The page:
One year we wanted to make a gingerbread house as we had done in other years. But when all the pieces were baked and the candy was ready for decorating, we decided to eat it right then—before it was assembled. My old self would have been outraged. My simplified self said, Why not? Surely the Savior would be more pleased with our family laughing and working together and eating its lopsided cookie pieces than he ever would be by a prize-winning gingerbread house, probably done entirely by mother so nothing would be askew. One of my Christmas goals is to never say or even feel that I will be relieved to have Christmas over with. If I feel that way, I have failed. Christmas must not be a dreaded obligation to be waded through somehow; it is an opportunity to remember and celebrate the birth of our Savior by following his example of love. , Salt Lake City, Utah
Loving the Savior: Our Christmas Key
When I was searching for a way to teach our children more about the Savior as Christmas approached, I was touched by some of his own instructions on how to draw closer to him:
“For I was an hungered, and ye gave me meat; I was thirsty, and ye gave me drink: I was a stranger, and ye took me in:
“Naked, and ye clothed me: I was sick, and ye visited me: I was in prison, and ye came unto me.
“Inasmuch as ye have done it unto one of the least of these my brethren, ye have done it unto me” (Matt. 25:35–36, 40).
During family home evening, with our help, the children studied the scripture line by line and suggested people with the specific needs mentioned by the Savior: Four fatherless children received a lovingly constructed gingerbread house and fruit baskets. Their sick aunt, two months in a convalescent center, got cheerful drawings and a newsy visit.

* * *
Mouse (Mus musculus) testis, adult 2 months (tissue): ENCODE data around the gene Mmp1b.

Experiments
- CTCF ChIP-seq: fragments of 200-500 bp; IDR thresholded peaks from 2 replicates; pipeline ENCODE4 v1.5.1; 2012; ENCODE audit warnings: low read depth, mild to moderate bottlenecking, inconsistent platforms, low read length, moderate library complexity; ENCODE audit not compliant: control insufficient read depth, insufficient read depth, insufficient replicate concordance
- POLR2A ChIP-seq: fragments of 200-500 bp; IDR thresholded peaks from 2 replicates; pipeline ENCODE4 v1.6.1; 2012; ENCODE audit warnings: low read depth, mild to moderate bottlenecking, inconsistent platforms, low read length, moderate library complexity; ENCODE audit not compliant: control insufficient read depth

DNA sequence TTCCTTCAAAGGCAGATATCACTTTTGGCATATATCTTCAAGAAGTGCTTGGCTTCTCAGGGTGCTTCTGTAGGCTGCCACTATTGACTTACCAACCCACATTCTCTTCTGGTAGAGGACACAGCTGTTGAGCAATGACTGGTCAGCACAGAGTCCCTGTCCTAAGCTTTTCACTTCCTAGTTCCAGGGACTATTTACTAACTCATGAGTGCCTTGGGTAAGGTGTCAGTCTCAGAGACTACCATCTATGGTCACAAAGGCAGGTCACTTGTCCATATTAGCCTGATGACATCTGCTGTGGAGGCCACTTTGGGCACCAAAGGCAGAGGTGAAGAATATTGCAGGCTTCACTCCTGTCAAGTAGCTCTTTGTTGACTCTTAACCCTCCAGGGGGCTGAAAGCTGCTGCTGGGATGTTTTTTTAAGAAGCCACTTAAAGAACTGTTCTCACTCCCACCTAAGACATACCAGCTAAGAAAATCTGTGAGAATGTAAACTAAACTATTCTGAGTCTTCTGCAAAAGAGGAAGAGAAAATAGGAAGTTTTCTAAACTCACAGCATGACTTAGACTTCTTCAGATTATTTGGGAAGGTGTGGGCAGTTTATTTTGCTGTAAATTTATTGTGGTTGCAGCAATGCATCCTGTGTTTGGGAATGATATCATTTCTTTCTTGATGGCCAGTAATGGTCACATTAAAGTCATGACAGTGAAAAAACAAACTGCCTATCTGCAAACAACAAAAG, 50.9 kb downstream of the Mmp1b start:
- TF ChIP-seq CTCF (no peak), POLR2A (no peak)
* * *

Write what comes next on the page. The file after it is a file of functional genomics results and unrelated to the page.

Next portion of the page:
Grammy and Grandpa in the mission field were sent copies of the Book of Mormon, each with a family picture and personal testimony for those “thirsting” after righteousness. An uncle the children had never met had just moved into the neighborhood. He stopped being a stranger with his first shared Sunday dinner.
Another aunt, retarded from birth, beamed through a shopping trip with us. A friend, imprisoned in loneliness and isolation by mental illness, found herself reaching out when four youngsters clamored for her lap and proudly handed her the loaf of bread they had mostly made themselves.
Line upon line, we learned to show love for others and felt the blessing of Christ’s love that Christmas. , Salt Lake City, Utah
Our Christmas Eve Book
Although Christmas day in our family means excitement, surprises from Santa, visits, gifts, and goodies, we’ve always reserved Christmas Eve as a sacred time with the scriptures. When our children were very young, I realized I needed something to keep their interest, so I created a special Christmas Eve book of my own.
I began by choosing my favorite Christmas scriptures from Isaiah, Luke, and Matthew. Next, since my drawing ability is limited, I found the loveliest Christmas card I could for each section of scripture (about thirteen in all). I then chose a Christmas carol that related to each scripture. Finally, I mounted scripture, pictures, and songs on 8 1/2-by-11-inch pages, covered them with plastic, and put them in a three-ring binder.
The product is definitely “down-home” and folksy, but the combination of scripture, pictures, and carols seems to be the magic formula. Now the written sections, illustrated with pictures, are interrupted at just the right time by carols.
Our children are now eight and eleven, but our Christmas Eve book is still a special tradition. We often invite grandparents in to share a Christmas Eve dinner and our program. We pass the book and give each person a turn reading the scriptures. , Salt Lake City, Utah